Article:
Broadway, #113 & 117

also known as Marino Building, BTS Tire & Service Stores

A pair of turn-of-the-20th century buildings in use for commercial and automobile-related businesses with one being converted into apartments

About this Property


These are two properties on the edge of the West Side along the highway corridor and Service Road 7 at the junction of Broadway. When they were built, 40 years before the highway, they were part of a denser neighborhood, with an apartment building to one side and wooden buildings on the entire block of Barclay and Federal. Since the 1951 Sanborn Map, 113 Broadway has been associated with automobile tires.

In 2020, a drawing surfaced denoting the possibility of 117 being converted into a commercial space. The drawing at Loopnet looks to be of a fictitious law firm occupying the building, with a blade sign off the front, blue awnings, and an elevated deck on top of the one story structure off the rear of the property. Perhaps the owner at the time was trying to make the property seem more desirable by suggesting some preliminary uses for it.

In early 2022, drawings were submitted to the City of Providence to convert 117 Broadway into five 2-bedroom apartments and, in the process, add an additional story to the front portion of the building and two more stories to the rear portion. As far as we can tell, the property does not sit inside a district that required design approval of these concepts.

In 2023, we place the 117 building into the #NotInRuins category while the 113 building is in #UrbanDecay.


The concept is fine but the execution seems strange. The design is slightly incongruous, with windows that seem to almost touch the roof line. The siding and windows on the exposed western wall look cheap. No effort seems to have been made to match the new brick third floor with the existing brick — the new brick being redder than the brown brick used on the original first and second floor. There is even a slight setback of the third floor with absolutely no cornice or parapet of any kind along the façades roofline. The lack of these seemingly unimportant design details makes the whole thing look rather slapdash and hastily constructed.

All the while, nothing has happened or changed at 113 Broadway that would make us think it is no longer going to be a tire shop. The decaying nature of street side building plus the attraction to graffiti artists to its white concrete exterior walls would have to give would-be tenants of 117 Broadway pause.

Current Events

No word as to when leasing will be available. We only hope that these are very affordable rents and the owner is not trying to create “luxury” in such a mixed commercial and residential location.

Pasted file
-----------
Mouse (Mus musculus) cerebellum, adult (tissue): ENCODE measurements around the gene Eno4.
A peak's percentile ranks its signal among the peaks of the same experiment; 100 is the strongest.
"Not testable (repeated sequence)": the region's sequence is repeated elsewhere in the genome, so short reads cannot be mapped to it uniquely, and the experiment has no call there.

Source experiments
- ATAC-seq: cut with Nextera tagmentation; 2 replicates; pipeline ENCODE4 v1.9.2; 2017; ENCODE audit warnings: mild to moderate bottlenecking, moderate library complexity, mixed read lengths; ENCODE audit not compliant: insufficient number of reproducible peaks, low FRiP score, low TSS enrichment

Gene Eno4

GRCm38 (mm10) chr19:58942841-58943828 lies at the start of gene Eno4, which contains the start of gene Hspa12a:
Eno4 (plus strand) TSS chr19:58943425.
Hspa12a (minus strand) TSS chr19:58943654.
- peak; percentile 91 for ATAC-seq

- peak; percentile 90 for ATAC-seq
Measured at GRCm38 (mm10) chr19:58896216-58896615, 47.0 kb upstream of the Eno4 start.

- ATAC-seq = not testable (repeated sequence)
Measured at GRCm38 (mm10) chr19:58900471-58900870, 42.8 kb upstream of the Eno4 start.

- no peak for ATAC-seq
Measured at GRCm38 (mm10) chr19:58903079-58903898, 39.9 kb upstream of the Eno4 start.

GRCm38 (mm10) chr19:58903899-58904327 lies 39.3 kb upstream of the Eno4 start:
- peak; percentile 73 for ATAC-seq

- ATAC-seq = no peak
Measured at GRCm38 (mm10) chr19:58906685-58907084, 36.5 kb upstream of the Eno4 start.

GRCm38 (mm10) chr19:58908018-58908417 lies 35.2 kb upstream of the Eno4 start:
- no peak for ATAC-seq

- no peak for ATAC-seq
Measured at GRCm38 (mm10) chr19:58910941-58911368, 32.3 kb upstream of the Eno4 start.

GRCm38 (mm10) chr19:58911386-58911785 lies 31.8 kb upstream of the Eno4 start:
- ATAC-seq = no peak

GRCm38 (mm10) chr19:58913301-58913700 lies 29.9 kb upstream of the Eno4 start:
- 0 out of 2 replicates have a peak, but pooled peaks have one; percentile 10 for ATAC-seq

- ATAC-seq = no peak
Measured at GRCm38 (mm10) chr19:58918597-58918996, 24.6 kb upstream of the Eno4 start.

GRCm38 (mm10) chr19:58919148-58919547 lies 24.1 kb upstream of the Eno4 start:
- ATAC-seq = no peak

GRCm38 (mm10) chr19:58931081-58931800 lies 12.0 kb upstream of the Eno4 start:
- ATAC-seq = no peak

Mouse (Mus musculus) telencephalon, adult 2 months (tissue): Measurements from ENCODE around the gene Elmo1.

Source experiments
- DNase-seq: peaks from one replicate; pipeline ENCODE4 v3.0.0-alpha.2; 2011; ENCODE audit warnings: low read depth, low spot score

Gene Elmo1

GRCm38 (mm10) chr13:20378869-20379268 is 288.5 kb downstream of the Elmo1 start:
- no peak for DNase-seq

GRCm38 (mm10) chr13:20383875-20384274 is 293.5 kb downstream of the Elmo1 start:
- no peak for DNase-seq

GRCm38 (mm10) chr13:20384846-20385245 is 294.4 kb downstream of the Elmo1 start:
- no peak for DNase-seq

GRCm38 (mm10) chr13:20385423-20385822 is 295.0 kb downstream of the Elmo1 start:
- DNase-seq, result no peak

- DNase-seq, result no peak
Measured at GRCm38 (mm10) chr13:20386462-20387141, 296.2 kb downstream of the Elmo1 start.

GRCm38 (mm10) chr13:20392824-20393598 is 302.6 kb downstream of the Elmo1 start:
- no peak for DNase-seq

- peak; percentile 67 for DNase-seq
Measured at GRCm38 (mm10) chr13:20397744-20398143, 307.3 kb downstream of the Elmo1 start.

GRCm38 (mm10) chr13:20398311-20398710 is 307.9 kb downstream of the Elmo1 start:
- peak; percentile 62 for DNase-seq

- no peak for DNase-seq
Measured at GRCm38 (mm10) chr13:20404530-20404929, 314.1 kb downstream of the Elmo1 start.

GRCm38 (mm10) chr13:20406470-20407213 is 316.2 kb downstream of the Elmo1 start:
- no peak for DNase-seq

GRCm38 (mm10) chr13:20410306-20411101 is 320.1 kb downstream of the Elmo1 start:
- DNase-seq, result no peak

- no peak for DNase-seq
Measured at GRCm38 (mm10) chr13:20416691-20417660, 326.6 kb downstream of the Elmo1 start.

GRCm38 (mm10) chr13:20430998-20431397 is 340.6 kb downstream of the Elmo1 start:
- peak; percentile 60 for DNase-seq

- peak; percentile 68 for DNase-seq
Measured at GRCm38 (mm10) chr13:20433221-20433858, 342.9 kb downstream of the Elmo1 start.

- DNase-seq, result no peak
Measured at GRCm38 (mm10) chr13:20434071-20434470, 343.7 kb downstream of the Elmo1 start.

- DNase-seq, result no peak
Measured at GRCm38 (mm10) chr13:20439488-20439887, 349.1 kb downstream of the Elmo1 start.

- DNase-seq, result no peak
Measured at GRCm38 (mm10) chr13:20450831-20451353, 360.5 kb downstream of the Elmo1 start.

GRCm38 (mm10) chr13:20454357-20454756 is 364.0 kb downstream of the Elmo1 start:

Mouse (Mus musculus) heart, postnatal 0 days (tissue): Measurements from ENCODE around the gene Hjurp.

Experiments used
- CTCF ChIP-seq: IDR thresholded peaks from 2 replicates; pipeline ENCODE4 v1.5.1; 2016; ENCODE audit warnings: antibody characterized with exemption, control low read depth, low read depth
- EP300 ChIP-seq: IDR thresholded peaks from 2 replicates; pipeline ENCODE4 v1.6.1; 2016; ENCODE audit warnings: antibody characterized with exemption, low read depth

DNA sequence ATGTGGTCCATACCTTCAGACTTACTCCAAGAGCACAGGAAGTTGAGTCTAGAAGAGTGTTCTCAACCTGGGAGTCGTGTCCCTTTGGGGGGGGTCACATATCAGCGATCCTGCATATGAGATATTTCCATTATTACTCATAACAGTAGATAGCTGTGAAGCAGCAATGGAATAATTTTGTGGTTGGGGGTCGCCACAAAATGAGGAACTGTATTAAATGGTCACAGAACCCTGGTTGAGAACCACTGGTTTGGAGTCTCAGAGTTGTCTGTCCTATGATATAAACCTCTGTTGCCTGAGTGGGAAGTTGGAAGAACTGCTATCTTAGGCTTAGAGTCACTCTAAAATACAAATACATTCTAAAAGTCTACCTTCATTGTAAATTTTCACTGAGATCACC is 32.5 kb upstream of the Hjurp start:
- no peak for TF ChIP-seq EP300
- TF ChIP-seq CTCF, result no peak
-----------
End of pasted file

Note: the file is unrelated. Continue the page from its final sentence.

No formal history of these buildings could be found so far.

113 Broadway has a commercial, concrete block structure off the back which serves primarily as the auto shop. A small extension on the east side is visible from Service Road 7 and has been painted with murals of some kind for 20 years or more. The main Broadway structure is a three story wooden home with commercial storefront. Three single door entrances are on the ground floor, with large plate glass windows in between and a series of square lites across the transoms. The façade is faced with tan brick on the second and third floors, with windows trimmed in red brick. The windows are in pairs, with a single window in the middle. The building is slightly asymmetrical, with the west side slightly shorter between the window pair and the central single window than on the east side. A deep wooden cornice with thick brackets dresses the roofline.

117 Broadway looks like a newer commercial structure given that is was likely upgraded in the 1950s with new brick facing and large, commercial storefront windows. The first floor was trimmed with the same tan brick and red brick trim as its neighbor. A small connection on the first floor makes these two buildings look like their interiors connect, but we are unsure that they actually do. The second floor was faced in brown red brick with plate glass commercial windows in groups of three. A third floor has now been added, faced also in red brick and with the same window pattern.

Both buildings have various structures off of their rear elevations that were likely later additions. In maps, both buildings in their core forms (without the outcroppings) as early as the 1920 Sanborn Map. Neither seems to be present in a 1908 map.


Links are to the curated image in our gallery or to original source material.